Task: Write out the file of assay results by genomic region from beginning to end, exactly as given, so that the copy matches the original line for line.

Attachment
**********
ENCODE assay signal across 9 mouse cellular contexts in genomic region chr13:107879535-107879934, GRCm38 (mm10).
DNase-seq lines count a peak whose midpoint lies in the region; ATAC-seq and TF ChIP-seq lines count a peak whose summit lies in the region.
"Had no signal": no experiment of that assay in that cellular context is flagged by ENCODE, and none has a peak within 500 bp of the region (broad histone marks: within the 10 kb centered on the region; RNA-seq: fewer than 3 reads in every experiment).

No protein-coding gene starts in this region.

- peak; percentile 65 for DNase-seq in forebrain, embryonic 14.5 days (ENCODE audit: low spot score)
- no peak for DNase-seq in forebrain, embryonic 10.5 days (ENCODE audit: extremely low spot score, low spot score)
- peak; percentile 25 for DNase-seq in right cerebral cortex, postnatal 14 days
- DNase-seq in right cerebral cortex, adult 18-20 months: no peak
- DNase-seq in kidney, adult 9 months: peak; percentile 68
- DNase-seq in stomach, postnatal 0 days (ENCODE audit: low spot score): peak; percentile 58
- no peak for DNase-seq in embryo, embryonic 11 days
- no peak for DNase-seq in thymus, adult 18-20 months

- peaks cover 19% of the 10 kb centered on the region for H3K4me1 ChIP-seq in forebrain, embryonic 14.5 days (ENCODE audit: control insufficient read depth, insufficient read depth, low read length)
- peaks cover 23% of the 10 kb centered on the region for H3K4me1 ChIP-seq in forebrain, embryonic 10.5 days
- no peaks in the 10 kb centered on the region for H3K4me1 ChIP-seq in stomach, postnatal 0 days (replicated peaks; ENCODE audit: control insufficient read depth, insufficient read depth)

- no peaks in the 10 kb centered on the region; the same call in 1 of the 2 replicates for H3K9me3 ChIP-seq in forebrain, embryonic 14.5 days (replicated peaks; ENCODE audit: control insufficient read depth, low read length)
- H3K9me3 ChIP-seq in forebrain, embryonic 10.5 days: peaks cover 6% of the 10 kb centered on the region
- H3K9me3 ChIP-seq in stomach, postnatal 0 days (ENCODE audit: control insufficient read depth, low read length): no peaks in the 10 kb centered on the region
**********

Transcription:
ENCODE assay signal across 9 mouse cellular contexts in genomic region chr13:107879535-107879934, GRCm38 (mm10).
DNase-seq lines count a peak whose midpoint lies in the region; ATAC-seq and TF ChIP-seq lines count a peak whose summit lies in the region.
"Had no signal": no experiment of that assay in that cellular context is flagged by ENCODE, and none has a peak within 500 bp of the region (broad histone marks: within the 10 kb centered on the region; RNA-seq: fewer than 3 reads in every experiment).

No protein-coding gene starts in this region.

- peak; percentile 65 for DNase-seq in forebrain, embryonic 14.5 days (ENCODE audit: low spot score)
- no peak for DNase-seq in forebrain, embryonic 10.5 days (ENCODE audit: extremely low spot score, low spot score)
- peak; percentile 25 for DNase-seq in right cerebral cortex, postnatal 14 days
- DNase-seq in right cerebral cortex, adult 18-20 months: no peak
- DNase-seq in kidney, adult 9 months: peak; percentile 68
- DNase-seq in stomach, postnatal 0 days (ENCODE audit: low spot score): peak; percentile 58
- no peak for DNase-seq in embryo, embryonic 11 days
- no peak for DNase-seq in thymus, adult 18-20 months

- peaks cover 19% of the 10 kb centered on the region for H3K4me1 ChIP-seq in forebrain, embryonic 14.5 days (ENCODE audit: control insufficient read depth, insufficient read depth, low read length)
- peaks cover 23% of the 10 kb centered on the region for H3K4me1 ChIP-seq in forebrain, embryonic 10.5 days
- no peaks in the 10 kb centered on the region for H3K4me1 ChIP-seq in stomach, postnatal 0 days (replicated peaks; ENCODE audit: control insufficient read depth, insufficient read depth)

- no peaks in the 10 kb centered on the region; the same call in 1 of the 2 replicates for H3K9me3 ChIP-seq in forebrain, embryonic 14.5 days (replicated peaks; ENCODE audit: control insufficient read depth, low read length)
- H3K9me3 ChIP-seq in forebrain, embryonic 10.5 days: peaks cover 6% of the 10 kb centered on the region
- H3K9me3 ChIP-seq in stomach, postnatal 0 days (ENCODE audit: control insufficient read depth, low read length): no peaks in the 10 kb centered on the region